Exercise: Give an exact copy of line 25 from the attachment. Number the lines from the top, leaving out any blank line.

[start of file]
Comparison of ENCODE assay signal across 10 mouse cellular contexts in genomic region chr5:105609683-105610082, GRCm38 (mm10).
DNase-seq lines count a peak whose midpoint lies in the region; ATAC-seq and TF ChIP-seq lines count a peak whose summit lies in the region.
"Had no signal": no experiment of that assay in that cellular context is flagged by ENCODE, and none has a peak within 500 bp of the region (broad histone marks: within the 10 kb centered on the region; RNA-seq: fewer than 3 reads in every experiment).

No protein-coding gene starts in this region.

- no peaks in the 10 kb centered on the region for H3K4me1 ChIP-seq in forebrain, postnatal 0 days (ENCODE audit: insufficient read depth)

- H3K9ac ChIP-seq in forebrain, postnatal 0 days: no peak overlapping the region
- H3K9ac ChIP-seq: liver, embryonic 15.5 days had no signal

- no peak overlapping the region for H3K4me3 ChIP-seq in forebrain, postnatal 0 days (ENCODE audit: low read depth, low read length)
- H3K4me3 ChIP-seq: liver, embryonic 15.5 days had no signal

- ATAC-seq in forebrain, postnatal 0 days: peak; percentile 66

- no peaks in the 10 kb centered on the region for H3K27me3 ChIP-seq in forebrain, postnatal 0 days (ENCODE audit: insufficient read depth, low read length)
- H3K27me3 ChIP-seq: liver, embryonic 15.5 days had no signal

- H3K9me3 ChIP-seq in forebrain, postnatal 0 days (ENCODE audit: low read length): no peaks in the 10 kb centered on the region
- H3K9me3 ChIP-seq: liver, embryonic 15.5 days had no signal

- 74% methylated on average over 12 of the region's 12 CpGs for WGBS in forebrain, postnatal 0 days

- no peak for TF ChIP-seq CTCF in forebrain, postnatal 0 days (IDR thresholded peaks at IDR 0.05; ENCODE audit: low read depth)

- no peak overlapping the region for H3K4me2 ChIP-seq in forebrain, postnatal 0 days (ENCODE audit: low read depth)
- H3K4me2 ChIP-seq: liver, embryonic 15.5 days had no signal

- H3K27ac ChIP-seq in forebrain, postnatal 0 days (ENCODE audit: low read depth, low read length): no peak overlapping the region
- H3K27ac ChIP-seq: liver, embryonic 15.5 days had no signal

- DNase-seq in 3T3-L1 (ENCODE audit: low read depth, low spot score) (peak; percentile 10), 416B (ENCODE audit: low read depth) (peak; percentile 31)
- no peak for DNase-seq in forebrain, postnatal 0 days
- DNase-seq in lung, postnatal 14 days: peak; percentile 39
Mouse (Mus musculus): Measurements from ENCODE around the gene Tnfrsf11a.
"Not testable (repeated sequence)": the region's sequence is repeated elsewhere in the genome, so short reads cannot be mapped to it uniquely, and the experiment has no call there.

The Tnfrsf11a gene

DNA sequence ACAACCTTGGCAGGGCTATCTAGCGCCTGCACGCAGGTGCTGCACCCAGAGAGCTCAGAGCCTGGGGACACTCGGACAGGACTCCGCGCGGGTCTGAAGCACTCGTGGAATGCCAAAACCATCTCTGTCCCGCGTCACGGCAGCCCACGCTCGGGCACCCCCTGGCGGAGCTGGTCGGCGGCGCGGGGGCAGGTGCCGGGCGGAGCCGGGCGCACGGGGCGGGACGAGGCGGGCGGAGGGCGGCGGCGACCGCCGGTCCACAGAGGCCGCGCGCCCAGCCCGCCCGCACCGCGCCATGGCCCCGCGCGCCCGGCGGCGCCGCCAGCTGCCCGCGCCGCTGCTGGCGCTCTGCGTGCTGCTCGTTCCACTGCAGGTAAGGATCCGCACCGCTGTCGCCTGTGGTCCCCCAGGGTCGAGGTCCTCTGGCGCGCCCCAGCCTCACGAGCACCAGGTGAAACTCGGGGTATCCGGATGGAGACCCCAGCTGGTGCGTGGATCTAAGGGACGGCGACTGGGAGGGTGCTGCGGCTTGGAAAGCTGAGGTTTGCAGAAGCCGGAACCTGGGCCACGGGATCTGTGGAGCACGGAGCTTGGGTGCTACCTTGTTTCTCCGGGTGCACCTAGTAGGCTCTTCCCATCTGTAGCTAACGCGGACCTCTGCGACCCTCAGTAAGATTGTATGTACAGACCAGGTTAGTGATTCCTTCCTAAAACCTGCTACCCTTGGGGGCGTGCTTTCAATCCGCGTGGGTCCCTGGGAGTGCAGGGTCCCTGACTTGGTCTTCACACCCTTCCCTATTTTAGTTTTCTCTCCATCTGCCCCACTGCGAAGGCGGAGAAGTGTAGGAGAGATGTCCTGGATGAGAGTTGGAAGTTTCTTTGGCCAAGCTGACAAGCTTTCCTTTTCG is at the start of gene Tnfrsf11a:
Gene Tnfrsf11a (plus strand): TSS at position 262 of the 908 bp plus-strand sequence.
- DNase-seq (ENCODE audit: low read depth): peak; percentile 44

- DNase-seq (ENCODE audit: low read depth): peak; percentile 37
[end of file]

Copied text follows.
"Not testable (repeated sequence)": the region's sequence is repeated elsewhere in the genome, so short reads cannot be mapped to it uniquely, and the experiment has no call there.